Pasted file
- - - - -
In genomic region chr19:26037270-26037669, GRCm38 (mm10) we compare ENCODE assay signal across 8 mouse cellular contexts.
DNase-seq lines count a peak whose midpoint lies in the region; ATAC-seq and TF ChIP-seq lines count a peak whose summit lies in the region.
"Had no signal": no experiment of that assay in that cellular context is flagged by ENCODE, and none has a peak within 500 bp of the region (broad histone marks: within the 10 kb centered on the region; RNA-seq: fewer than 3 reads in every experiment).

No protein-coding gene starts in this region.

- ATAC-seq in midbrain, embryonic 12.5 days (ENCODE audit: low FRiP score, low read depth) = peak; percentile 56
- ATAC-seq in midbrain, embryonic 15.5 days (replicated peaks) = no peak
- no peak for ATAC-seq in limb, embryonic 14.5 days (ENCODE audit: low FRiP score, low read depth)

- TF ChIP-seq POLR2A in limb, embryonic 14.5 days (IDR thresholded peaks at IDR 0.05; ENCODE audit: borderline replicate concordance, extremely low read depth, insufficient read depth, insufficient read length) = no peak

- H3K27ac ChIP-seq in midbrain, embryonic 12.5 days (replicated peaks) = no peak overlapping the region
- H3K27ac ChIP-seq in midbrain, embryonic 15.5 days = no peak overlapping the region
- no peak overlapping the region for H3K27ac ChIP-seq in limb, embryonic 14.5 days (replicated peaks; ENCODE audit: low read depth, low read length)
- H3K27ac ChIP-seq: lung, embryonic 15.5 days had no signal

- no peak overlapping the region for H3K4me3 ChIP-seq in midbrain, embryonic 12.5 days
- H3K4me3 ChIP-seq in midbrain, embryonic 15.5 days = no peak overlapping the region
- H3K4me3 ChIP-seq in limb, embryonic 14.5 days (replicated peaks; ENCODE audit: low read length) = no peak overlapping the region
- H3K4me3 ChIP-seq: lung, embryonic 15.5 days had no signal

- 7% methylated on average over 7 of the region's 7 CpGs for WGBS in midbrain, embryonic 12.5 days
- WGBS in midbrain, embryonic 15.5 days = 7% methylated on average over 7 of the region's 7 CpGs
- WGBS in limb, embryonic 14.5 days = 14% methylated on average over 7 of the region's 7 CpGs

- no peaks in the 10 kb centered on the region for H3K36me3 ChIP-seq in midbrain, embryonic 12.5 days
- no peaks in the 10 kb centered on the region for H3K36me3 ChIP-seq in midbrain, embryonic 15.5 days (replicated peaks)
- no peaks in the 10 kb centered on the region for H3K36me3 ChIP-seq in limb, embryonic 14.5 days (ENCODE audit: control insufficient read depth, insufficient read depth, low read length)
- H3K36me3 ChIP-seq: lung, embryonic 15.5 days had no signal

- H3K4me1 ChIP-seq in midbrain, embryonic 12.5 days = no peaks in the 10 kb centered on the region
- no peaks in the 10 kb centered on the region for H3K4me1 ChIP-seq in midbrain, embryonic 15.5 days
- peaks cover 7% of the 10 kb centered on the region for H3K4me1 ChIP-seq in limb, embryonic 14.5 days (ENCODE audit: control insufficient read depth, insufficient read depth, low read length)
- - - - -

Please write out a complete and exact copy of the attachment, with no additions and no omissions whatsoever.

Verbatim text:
In genomic region chr19:26037270-26037669, GRCm38 (mm10) we compare ENCODE assay signal across 8 mouse cellular contexts.
DNase-seq lines count a peak whose midpoint lies in the region; ATAC-seq and TF ChIP-seq lines count a peak whose summit lies in the region.
"Had no signal": no experiment of that assay in that cellular context is flagged by ENCODE, and none has a peak within 500 bp of the region (broad histone marks: within the 10 kb centered on the region; RNA-seq: fewer than 3 reads in every experiment).

No protein-coding gene starts in this region.

- ATAC-seq in midbrain, embryonic 12.5 days (ENCODE audit: low FRiP score, low read depth) = peak; percentile 56
- ATAC-seq in midbrain, embryonic 15.5 days (replicated peaks) = no peak
- no peak for ATAC-seq in limb, embryonic 14.5 days (ENCODE audit: low FRiP score, low read depth)

- TF ChIP-seq POLR2A in limb, embryonic 14.5 days (IDR thresholded peaks at IDR 0.05; ENCODE audit: borderline replicate concordance, extremely low read depth, insufficient read depth, insufficient read length) = no peak

- H3K27ac ChIP-seq in midbrain, embryonic 12.5 days (replicated peaks) = no peak overlapping the region
- H3K27ac ChIP-seq in midbrain, embryonic 15.5 days = no peak overlapping the region
- no peak overlapping the region for H3K27ac ChIP-seq in limb, embryonic 14.5 days (replicated peaks; ENCODE audit: low read depth, low read length)
- H3K27ac ChIP-seq: lung, embryonic 15.5 days had no signal

- no peak overlapping the region for H3K4me3 ChIP-seq in midbrain, embryonic 12.5 days
- H3K4me3 ChIP-seq in midbrain, embryonic 15.5 days = no peak overlapping the region
- H3K4me3 ChIP-seq in limb, embryonic 14.5 days (replicated peaks; ENCODE audit: low read length) = no peak overlapping the region
- H3K4me3 ChIP-seq: lung, embryonic 15.5 days had no signal

- 7% methylated on average over 7 of the region's 7 CpGs for WGBS in midbrain, embryonic 12.5 days
- WGBS in midbrain, embryonic 15.5 days = 7% methylated on average over 7 of the region's 7 CpGs
- WGBS in limb, embryonic 14.5 days = 14% methylated on average over 7 of the region's 7 CpGs

- no peaks in the 10 kb centered on the region for H3K36me3 ChIP-seq in midbrain, embryonic 12.5 days
- no peaks in the 10 kb centered on the region for H3K36me3 ChIP-seq in midbrain, embryonic 15.5 days (replicated peaks)
- no peaks in the 10 kb centered on the region for H3K36me3 ChIP-seq in limb, embryonic 14.5 days (ENCODE audit: control insufficient read depth, insufficient read depth, low read length)
- H3K36me3 ChIP-seq: lung, embryonic 15.5 days had no signal

- H3K4me1 ChIP-seq in midbrain, embryonic 12.5 days = no peaks in the 10 kb centered on the region
- no peaks in the 10 kb centered on the region for H3K4me1 ChIP-seq in midbrain, embryonic 15.5 days
- peaks cover 7% of the 10 kb centered on the region for H3K4me1 ChIP-seq in limb, embryonic 14.5 days (ENCODE audit: control insufficient read depth, insufficient read depth, low read length)